Interesting article in the Guardian last week on the decline of British power in the world and the inversely proportional surge in jingoism:
"The rattling of the old jingoistic sword is a sure sign that the English ruling class feels its power ebbing away, torn between a European super-state, the aspirations of the Celtic fringe and demographic changes within England itself. Whether the English can awake from their long dream of empire and use this opportunity to renew their sense of identity remains to be seen."
In Londonstani's experience, jingoism is definitely not limited to the UK, or England. That sense of belligerent nationalism can be found pretty much anywhere countries feel a sense of power and prestige ebbing away. Often, the greater the perceived past glory, the more ugly the jingoism, and the greater ability to ignore present failings (umm Egypt), or blame others (... Pakistan).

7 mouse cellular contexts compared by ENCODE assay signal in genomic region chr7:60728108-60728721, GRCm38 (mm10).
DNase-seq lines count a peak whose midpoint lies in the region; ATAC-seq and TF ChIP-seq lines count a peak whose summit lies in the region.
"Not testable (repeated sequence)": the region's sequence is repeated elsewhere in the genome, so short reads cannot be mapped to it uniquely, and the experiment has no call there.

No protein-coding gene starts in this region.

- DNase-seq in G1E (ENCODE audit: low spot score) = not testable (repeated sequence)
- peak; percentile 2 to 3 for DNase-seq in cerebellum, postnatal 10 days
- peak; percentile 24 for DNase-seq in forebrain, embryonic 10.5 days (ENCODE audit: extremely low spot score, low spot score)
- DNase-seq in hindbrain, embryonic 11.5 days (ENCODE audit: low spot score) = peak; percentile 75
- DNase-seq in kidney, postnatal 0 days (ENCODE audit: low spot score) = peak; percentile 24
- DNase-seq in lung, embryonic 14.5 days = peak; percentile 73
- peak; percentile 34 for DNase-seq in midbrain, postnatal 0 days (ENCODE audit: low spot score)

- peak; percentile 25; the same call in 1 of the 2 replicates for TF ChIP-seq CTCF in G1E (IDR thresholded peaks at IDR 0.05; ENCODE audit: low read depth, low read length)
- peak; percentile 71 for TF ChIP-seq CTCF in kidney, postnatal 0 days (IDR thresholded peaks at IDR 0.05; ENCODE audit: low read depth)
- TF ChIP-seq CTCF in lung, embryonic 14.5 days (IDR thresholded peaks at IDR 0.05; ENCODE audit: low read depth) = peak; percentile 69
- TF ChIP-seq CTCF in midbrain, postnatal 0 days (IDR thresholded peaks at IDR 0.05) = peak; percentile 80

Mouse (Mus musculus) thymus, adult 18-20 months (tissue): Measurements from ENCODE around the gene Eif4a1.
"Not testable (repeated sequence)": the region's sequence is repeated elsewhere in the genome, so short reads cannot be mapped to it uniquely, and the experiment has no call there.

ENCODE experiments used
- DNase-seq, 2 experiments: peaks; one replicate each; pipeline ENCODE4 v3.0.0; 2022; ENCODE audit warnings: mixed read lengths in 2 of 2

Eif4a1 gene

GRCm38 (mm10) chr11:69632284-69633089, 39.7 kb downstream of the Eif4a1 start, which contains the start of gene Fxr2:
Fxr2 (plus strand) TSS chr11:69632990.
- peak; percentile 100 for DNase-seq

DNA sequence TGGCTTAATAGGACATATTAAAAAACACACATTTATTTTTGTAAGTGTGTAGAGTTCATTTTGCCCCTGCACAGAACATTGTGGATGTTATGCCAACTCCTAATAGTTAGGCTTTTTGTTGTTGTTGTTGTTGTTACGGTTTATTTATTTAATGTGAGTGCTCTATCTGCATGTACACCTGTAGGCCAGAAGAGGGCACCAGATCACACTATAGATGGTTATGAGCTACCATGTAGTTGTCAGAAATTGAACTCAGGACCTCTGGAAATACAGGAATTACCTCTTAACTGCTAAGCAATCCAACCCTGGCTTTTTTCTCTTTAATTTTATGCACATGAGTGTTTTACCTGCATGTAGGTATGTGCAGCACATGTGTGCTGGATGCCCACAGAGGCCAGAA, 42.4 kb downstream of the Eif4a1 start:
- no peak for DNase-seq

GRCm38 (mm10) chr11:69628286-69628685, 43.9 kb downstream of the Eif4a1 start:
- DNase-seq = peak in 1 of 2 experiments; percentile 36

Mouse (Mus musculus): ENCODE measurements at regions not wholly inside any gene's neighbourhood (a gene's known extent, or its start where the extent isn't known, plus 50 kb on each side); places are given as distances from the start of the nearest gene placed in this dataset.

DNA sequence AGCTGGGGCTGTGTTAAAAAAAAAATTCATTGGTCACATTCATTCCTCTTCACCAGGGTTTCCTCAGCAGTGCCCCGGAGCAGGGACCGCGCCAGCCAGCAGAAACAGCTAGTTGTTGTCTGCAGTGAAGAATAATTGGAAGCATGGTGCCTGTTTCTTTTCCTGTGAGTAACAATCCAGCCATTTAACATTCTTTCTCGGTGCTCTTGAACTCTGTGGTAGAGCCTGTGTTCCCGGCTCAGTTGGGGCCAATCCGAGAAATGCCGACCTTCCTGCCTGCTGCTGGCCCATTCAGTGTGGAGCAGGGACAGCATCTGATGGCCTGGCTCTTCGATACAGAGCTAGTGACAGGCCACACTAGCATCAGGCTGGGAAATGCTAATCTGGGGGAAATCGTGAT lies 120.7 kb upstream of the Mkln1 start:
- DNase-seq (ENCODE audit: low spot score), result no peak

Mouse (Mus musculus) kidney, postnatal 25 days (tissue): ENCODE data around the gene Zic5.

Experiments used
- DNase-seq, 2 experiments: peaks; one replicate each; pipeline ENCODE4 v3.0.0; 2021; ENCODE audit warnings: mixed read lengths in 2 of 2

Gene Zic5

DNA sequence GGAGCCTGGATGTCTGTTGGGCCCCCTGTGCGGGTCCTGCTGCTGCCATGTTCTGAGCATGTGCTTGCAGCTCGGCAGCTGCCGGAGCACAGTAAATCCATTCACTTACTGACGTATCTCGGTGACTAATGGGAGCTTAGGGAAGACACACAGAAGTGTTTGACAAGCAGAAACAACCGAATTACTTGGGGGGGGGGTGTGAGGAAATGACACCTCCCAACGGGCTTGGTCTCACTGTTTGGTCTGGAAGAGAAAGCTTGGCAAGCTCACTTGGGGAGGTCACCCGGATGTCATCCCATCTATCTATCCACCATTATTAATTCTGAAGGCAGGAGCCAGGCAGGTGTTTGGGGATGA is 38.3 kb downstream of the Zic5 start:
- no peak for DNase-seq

Anyway, Billy Bragg suggests:
"Unless and until we throw off our imperial pretensions and begin to relate to our neighbours as equals, joining with them in creating new networks of active devolution and shared sovereignty, we English are in danger of becoming an insular people, jealously guarding the right to make our own laws while increasingly unable to control our destiny."
Easier said than done... but still good idea.